By Doug Abrahms
Gannett News Service
WASHINGTON - When it was time to turn on her computer and check her e-mail, Jean Moore hesitated. Every time she tried, her machine slowed to a crawl.
"I was afraid to turn it on because I was afraid to cause more damage," said Moore of Indian Wells, Calif.
The problem was spyware, software put on your computer, often without your knowledge. The programs can send pop-up ads, install computer viruses or steal passwords to bank accounts.
Like junk e-mail, spyware has grown from an occasional annoyance for computer users to a growing hassle. It now makes up 12 percent of all customer-support calls to Dell Inc., the nation's largest maker of personal computers.
Scans this year of 1.5 million computers by Earthlink Inc., a major Internet service provider, found an average of 28 spyware programs on each computer. Most were harmless, but one in three computers contained malicious software, including ones that hijack home pages to porn sites, monitor keystrokes to collect personal data or redial Internet connections to expensive services that run up long-distance bills.
So far, federal authorities aren't keeping pace with spyware's rapid growth.
A bill introduced by Rep. Mary Bono, R-Calif., last year would require spyware distributors to clearly notify computer users what information was being collected and increase penalties for malicious spyware. But the legislation has not cleared the House or Senate, and Congress is on break until September.
Spyware comes in many forms, ranging from those that display simple pop-up ads to those that take control of your computer.
Here are some of the most common types.
Sends ads once users connect to the Internet. Might also track and relay your Web surfing data.
Changes your default home page, often to a pornography site, every time you log onto the Internet.
Records every keystroke, which can steal passwords and PIN numbers.
Secretly hangs up your Internet connection and redials premium services that can run up your long-distance bill.
Embeds programs into your computer to allow hackers to steal data or trash your computer.
The Federal Trade Commission, a consumer protection agency, is looking into the problem, but says it is up to consumers to safeguard their computers.
Moore eventually paid $185 to a computer repairman, who had to reinstall her computer's operating software. Moore also added anti-spyware software, but there is no guarantee her computer won't be overwhelmed again.
"It's really annoying to feel like your computer has been invaded," Moore said. "I don't think the general public knows what this is."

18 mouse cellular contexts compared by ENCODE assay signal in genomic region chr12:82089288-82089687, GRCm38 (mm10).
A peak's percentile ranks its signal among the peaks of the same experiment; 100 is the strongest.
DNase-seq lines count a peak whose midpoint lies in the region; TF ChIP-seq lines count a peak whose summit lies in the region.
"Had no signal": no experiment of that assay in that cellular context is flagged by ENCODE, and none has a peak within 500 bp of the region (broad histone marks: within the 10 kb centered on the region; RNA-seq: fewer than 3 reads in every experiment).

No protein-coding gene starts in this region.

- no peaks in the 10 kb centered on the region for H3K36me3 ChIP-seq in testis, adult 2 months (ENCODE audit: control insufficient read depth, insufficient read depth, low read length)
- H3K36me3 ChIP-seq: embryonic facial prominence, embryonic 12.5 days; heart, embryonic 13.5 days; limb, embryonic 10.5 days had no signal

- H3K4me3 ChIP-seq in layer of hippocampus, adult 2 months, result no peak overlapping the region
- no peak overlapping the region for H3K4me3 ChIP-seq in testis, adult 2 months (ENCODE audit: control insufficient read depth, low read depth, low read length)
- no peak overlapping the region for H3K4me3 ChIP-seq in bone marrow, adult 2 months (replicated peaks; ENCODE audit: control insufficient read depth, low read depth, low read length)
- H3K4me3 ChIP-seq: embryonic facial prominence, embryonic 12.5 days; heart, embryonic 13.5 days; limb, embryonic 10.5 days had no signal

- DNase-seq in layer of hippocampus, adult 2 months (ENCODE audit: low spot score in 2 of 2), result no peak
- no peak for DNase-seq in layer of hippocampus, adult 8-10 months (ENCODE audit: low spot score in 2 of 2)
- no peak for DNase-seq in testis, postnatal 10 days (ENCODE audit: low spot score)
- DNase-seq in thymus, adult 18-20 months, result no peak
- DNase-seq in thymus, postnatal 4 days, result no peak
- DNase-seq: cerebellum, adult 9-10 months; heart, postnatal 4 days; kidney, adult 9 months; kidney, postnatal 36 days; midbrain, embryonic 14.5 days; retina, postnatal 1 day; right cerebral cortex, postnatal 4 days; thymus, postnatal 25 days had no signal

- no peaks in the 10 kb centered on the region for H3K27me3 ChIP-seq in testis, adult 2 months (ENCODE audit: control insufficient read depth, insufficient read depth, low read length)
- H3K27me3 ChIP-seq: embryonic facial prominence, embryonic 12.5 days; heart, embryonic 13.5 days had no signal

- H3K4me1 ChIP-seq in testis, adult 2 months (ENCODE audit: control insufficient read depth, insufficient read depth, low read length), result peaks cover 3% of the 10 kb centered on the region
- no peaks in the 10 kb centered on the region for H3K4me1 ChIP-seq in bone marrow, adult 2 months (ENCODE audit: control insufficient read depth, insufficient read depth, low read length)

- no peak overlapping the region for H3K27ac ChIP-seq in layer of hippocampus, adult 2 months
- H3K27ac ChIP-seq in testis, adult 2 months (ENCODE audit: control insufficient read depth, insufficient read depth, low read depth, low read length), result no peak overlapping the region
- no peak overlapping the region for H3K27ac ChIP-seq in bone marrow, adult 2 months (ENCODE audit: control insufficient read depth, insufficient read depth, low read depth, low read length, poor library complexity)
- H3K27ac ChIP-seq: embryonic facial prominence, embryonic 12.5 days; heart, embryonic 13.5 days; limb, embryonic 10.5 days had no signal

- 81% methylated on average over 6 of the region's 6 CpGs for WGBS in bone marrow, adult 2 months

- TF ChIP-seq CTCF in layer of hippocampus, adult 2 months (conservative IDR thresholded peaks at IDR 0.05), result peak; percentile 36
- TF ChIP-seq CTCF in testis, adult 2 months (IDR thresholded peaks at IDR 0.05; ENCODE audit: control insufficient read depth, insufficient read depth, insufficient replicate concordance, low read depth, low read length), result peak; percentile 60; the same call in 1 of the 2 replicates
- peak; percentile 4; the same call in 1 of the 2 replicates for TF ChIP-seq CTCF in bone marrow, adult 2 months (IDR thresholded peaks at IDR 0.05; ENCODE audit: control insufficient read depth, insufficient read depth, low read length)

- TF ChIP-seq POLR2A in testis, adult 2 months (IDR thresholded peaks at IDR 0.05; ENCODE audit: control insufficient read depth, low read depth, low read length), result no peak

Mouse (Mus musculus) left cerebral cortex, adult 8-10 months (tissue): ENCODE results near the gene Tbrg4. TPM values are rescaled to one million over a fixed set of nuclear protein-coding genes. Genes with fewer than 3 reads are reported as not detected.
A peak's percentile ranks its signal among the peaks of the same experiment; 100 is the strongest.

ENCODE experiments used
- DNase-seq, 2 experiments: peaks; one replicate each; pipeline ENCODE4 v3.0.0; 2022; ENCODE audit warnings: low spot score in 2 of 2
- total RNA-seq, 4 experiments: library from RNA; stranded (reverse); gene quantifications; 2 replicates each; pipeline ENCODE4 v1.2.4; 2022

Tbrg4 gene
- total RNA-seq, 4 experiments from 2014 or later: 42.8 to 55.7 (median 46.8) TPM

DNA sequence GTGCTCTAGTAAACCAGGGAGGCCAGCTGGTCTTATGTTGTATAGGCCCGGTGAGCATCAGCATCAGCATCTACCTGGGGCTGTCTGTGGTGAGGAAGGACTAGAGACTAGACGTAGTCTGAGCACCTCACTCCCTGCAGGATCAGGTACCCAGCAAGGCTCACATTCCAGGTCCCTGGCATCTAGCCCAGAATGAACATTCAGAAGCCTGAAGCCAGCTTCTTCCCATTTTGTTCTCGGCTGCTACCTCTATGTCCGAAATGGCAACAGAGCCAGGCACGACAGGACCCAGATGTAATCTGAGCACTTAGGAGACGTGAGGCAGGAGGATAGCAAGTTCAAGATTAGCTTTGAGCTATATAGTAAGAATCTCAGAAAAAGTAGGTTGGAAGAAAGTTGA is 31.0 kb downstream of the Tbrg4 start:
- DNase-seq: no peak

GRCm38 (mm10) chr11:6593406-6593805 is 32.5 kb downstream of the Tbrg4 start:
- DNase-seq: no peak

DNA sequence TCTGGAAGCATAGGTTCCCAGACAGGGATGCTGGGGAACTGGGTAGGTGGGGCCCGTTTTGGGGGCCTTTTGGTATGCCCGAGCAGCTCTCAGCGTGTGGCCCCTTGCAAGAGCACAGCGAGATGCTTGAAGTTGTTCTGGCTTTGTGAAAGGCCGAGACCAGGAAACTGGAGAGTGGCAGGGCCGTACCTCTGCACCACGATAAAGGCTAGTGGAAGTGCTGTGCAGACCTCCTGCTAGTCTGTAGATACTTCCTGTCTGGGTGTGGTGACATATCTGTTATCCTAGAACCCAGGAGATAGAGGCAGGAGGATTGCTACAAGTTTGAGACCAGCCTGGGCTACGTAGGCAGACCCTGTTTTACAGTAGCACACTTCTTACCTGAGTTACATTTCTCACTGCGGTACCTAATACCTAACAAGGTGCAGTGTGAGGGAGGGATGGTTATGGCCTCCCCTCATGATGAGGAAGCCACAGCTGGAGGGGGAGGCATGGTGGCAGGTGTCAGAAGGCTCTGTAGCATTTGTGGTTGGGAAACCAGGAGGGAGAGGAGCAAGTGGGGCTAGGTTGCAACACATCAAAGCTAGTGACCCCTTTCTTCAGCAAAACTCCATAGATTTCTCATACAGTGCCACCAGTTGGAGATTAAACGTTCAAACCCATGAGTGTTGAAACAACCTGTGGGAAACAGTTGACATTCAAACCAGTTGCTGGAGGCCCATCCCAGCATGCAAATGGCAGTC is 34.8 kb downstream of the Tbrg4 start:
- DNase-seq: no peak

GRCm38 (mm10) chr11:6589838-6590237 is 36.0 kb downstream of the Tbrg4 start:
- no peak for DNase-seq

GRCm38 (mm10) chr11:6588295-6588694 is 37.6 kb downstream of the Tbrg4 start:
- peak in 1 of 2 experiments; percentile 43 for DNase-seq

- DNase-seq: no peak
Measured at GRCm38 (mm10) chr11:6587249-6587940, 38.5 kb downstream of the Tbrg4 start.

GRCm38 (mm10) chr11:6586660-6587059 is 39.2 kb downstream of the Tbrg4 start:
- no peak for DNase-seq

Phil Boettge, a software engineer from Lumberton, N.J., was able to remove the spyware himself and add anti-spyware programs to his computer after he started getting eight pop-up ads a minute, some of it for pornography.
But he's not happy about having to work so hard to prevent programs from being installed on his computer without his permission.
"It should be illegal," he said. "We have laws against intrusion and privacy in our homes but not over the phone lines."
It is illegal to plant viruses or illegal programs on the computers of unsuspecting consumers. Software viruses and Trojan horses, a hacker tool secretly installed on computers to gain access, are often written by teenagers looking to cause trouble or crooks looking to steal credit card numbers or other financial data.
A type of software called adware, on the other hand, is technically legal. Consumers usually consent to have it installed in exchange for free software or access to Web sites.
It pops up ads when connected to the Internet and sometimes relays data back about your viewing habits. But it also can make a computer more vulnerable to viruses.
"It's an astonishingly gray area," said Roger Thompson, vice president of PestPatrol Inc., which makes anti-spyware programs. "I think they have a legitimate business, but they haven't gotten the model right - they're pissing off consumers."
PestPatrol started out writing software to block viruses, Trojan horses and other illegal programs. But the company has expanded to block adware as well because it was such a growing nuisance, he said.
"If we don't find some rules and slow them down a bit, at some point your computer will be unusable," Thompson said.
The chief executive of WhenU, one of the nation's largest adware companies, believes the situation should improve within the next year through a combination of legislation, tightening of industry standards and a crackdown on the crooks.
WhenU, whose software is on 30 million computers, offers free software in exchange for watching ads, said Avi Naider, chief executive. The company gets permission, makes it easy to uninstall the software and provides very targeted advertising to consumers, he said.
"Certainly the (Federal Trade Commission) should be going after the rogue group at the bottom of the bunch," Naider said. "Unfortunately, there's a lot of confusion about the topic."
Bono hopes her legislation will clear up some of the confusion and define what is legal. She got involved in the issue after she found spyware on her computer because of music downloaded by her children.
"This is just the beginning," she said. "If we don't stomp it out now, it will just get worse."
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